Okay, you now know the very basics of a PlayOnLinux script, but we should add some functionality now!
The window Edit
Almost every POL-installer has a window telling the user what to do, or what the installer does. Thanks to the POL-functions it's really easy to initiate a window. You only need one single row of code:
Well, it sure isn't the shortest command you've seen, but for some reason all POL-functions that interacts with windows starts with "POL_SetupWindow". Okay, create a new script. Add the things that must be in the script, and at the end add that command. Run the script from POL and see the result. Congratulations!
Well, you've now created a window, but at the end of the script you will also want to close the window, this is done with the command (surprise!)
POL_SetupWindow_Close. And we would also want the script to terminate when it is done, lets add the bash-command
exit at the end of the script.
The script you have now is the very basics of all other scripts you will ever do. Yes, all scripts you will ever do. As you can see in the picture to the right I've added a row saying "# Script goes here". All on the row after a "#" is not used by bash. This means you can add useful comments in your script, telling you what each part does! (I warn you, writing script without making comments is not very good. You'll understand the script for now, but let's see in two months!)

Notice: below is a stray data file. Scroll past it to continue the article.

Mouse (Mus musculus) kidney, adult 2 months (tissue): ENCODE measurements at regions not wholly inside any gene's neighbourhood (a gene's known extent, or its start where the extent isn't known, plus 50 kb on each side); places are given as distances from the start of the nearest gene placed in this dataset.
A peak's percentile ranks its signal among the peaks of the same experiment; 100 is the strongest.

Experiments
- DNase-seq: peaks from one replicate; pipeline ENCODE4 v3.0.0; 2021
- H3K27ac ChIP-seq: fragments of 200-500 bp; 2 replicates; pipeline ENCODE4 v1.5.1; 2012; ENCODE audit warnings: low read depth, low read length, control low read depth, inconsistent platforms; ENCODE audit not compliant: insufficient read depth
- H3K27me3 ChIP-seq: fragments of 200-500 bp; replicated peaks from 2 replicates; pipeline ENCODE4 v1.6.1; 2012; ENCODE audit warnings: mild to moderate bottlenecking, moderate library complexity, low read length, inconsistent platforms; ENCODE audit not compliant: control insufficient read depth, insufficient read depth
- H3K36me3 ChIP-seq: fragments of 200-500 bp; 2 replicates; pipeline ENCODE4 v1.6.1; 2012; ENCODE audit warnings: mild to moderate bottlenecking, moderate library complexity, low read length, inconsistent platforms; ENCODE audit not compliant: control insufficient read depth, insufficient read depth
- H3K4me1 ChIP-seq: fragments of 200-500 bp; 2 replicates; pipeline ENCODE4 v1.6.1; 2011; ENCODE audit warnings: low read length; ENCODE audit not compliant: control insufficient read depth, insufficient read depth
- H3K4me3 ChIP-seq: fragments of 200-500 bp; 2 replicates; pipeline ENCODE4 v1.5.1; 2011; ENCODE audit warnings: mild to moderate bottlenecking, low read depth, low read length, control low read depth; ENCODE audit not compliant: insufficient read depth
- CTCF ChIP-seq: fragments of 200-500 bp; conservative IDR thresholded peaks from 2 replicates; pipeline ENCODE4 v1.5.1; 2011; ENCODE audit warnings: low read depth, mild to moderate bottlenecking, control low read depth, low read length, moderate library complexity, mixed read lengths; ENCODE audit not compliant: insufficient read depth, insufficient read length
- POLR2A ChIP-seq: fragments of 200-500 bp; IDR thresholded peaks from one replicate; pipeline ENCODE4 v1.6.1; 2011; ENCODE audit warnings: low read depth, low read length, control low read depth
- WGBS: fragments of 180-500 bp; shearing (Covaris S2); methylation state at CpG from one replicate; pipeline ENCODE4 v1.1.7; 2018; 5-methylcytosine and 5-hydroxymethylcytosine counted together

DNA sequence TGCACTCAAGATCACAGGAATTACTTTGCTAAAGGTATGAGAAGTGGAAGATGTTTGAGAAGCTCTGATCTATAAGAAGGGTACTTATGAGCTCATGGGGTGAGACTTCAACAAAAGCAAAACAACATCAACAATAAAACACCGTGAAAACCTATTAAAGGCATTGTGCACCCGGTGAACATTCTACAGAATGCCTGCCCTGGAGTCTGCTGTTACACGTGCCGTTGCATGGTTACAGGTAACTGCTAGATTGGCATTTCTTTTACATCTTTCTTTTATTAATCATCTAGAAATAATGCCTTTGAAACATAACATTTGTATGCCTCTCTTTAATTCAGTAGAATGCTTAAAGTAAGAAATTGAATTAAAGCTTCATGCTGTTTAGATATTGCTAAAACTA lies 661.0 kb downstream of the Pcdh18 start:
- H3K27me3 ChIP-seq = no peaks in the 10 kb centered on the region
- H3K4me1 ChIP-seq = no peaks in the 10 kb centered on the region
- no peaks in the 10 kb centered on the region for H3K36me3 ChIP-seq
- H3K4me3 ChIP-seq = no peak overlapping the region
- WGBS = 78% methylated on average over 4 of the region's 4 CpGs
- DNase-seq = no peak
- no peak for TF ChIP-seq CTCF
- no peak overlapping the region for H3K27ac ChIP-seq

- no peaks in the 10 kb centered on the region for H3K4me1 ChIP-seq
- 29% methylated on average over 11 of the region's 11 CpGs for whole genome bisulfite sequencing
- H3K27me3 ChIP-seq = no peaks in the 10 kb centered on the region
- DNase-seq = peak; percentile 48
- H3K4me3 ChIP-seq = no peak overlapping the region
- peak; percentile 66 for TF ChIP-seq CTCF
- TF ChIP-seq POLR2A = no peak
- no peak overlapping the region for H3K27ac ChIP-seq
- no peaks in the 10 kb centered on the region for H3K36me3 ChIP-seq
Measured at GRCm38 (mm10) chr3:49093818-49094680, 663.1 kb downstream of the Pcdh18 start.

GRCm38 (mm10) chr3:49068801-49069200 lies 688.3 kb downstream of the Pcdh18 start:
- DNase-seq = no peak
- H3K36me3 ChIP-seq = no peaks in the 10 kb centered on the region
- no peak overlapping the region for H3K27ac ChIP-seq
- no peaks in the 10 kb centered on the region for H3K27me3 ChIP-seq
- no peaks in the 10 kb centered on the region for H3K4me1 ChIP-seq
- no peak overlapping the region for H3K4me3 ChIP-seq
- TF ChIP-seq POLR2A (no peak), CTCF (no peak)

Using the window Edit
Sure, an empty window is cool, but not rather informative. What about adding a text to the window? Add this function
POL_SetupWindow_message right after the part where you initiate the window. But wait a second, what message? That's right, you'll also have to tell the function what to print on the screen. This is the functions reference:
POL_SetupWindow_message "My message" "Title"
So add you own message and title, save the script and run it. Looks quite cool, right? It's okay to be impressed, but lets not be too satisfied yet. Continue to the next chapter first!